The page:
The language of electioneering

Written By: - Date published: 6:30 am, July 23rd, 2017 - 127 comments
Categories: democratic participation, election 2017, political education - Tags:

Just saw this in an article about Gareth Morgan possibly standing for Epsom,

Morgan indicated the party would sit on the cross benches and give their confidence to whichever party could take on the most of TOP’s policies.

So, nice and clear now. Nevermind the language on TOP’s website about not seeking ‘to be the government’ (notable is lack of the word ‘in’ in that statement).  It’s almost certain that TOP would give Confidence and Supply to either Labour or National. No more pretending that ‘cross benches’ means not supporting a 4th National term. TOP would trade C & S for policy gains, and then most likely be bound into an agreement on that.

I’m not sure why political language in NZ is so imprecise. All that hooha about the Greens ‘working with’ National. Which meant they would work on policy, it didn’t mean ‘they would support National on C & S or go into a coalition with them’, but even after all these years some people are still confused about it.

And look at that clunky sentence that I now have to write out each time because ‘supporting National’ is apparently unclear too.

Fuck it, I’ll just blame Hooton, Farrar and co, and all the people who would rather have power than democracy and thus are happy to mess with the public and language for political gain.

But it does behoove us to make the effort to be explicit if we want to be understood, with even more onus on political parties to   s p e l l   i t   o u t.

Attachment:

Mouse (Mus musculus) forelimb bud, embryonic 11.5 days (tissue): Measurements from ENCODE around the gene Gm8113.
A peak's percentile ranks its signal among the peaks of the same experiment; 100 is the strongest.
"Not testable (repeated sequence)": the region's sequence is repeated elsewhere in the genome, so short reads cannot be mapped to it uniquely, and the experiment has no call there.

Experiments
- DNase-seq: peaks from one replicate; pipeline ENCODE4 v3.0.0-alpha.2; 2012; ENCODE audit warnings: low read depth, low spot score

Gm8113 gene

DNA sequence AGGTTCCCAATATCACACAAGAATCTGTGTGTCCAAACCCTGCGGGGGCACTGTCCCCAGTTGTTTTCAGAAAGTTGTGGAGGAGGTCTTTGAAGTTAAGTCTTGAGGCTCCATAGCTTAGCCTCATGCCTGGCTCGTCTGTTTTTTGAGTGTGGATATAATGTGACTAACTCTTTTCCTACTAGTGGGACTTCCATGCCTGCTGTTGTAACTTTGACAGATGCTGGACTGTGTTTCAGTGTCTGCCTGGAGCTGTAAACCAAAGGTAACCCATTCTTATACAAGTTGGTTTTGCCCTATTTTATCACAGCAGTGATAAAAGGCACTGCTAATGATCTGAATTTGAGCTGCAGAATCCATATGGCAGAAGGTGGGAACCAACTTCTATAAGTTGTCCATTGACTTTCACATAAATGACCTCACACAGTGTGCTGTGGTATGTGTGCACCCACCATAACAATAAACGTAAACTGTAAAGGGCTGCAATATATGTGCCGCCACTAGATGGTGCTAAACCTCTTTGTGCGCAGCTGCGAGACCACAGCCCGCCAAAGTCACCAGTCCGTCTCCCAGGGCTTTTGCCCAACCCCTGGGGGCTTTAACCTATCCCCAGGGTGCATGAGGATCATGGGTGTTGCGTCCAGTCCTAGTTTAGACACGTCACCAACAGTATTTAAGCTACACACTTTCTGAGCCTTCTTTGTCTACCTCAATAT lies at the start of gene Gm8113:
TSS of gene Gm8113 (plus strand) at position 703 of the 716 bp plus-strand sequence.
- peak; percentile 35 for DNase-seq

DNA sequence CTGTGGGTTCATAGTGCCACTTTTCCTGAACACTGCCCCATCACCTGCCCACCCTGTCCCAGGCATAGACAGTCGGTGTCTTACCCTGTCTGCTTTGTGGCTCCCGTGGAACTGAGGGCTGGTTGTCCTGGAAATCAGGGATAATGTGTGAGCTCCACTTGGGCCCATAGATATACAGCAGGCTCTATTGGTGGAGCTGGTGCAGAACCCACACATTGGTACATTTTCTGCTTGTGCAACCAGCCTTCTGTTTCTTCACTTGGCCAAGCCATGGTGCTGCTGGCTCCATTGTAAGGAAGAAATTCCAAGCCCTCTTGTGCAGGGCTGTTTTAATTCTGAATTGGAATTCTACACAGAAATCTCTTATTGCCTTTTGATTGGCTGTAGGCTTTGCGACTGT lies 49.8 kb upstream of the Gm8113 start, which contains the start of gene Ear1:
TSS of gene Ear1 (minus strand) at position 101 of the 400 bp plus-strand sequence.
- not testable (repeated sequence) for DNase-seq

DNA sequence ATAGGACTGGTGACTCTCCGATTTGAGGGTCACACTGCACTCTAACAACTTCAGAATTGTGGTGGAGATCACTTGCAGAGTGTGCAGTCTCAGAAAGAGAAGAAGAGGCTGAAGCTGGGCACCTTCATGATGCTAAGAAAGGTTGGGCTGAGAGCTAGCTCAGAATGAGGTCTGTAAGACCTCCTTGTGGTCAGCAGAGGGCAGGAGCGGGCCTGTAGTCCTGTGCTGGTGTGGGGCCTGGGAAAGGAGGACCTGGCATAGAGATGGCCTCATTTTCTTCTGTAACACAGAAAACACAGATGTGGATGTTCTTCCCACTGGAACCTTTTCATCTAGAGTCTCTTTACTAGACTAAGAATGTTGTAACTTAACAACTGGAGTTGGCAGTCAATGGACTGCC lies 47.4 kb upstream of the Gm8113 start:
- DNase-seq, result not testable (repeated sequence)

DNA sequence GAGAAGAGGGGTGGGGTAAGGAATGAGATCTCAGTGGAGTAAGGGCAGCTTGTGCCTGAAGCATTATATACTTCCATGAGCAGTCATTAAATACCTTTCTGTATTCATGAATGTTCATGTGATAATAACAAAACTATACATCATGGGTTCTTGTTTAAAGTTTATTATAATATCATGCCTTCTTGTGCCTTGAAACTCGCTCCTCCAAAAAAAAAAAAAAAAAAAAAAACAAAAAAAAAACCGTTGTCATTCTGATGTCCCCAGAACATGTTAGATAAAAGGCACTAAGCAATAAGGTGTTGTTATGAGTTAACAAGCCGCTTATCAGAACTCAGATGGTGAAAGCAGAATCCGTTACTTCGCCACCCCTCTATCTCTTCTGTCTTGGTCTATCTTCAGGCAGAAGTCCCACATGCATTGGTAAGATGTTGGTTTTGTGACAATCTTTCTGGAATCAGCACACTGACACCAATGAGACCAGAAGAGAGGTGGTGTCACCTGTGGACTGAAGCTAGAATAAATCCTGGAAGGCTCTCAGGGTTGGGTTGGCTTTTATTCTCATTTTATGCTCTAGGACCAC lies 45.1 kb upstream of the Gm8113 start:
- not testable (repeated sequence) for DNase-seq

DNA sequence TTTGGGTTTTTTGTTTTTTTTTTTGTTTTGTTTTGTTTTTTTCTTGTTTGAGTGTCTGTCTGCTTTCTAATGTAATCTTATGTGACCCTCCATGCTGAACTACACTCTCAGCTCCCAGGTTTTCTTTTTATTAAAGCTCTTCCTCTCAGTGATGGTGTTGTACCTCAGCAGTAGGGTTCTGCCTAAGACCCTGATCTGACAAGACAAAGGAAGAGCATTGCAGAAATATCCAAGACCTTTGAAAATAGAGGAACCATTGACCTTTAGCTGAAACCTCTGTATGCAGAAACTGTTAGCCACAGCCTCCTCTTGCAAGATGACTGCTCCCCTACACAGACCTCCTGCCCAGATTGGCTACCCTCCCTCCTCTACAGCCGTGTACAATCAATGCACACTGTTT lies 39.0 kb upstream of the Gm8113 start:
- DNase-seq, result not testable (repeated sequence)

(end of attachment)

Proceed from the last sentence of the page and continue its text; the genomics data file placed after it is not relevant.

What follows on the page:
127 comments on “The language of electioneering”

  1. Gristle 1

    Is Act to be dumped for TOP? Gareth stands in Epsom. “Cup of tea,” a wink and a nod sees the National voters in Epsom being told how to vote. From National’s perspective Active v TOP may not matter much except TOP’s party vote might be sufficient to grab another MP or two.

    • dukeofurl 1.1

      No hes not going to stand in Epsom to win

      Its just close to the main TV studios and radio HQ in the Auckland CBD.

  2. Hongi Ika 2

    Smart move by the Cat Killer.

  3. Ad 3

    This is the most useful thing Mr Morgan has done so far in politics.

    Act will still be important to a future National government. Just one MP vote will be real important.

    Giving a centrist alternative to Act that a National voter can turn to even when nod-winked to get them a coalition partner, may just split that National vote just a little more – and that may be enough to kill Act.

    So that mildly fuzzy language is exactly what is needed.
    It’s the right signal to the right voter.

    • RedLogix 3.1

      On the money Ad. Mildly fuzzy imprecise language is what MMP is all about, for the simple reason that until the votes are counted no-one knows what is possible and what is not. Nailing yourself down to a fixed position before-hand is idiotic.

      There’s no issue with stating your preferred positions, but making them bottom line non-negotiables makes no strategic sense at all.

      Because I guarantee you this; if the numbers fell out that National need C&S from the Greens to get over the line … it would happen.

      So think about this. Given TOP have signalled they are open to working in govt with anyone, and that in many respects TOP and the Greens have a lot of policy objectives in common (ok so they disagree about how to achieve them) … what would be so weird about a Nat/Grn/TOP coalition?

      It would be a more palatable alternative to that worst of all outcomes … Nat/NZ1/ACT.

      • weka 3.1.1

        “Because I guarantee you this; if the numbers fell out that National need C&S from the Greens to get over the line … it would happen.”

        That’s ridiculous. The Greens have ruled out helping National form government and have done so categorically.

        Even if you think Turei and Shaw are lying, the party can’t do coalition or C and S with National that against the wishes of its membership, and the membership has repeatedly and unequivocally taken the position of not supporting National.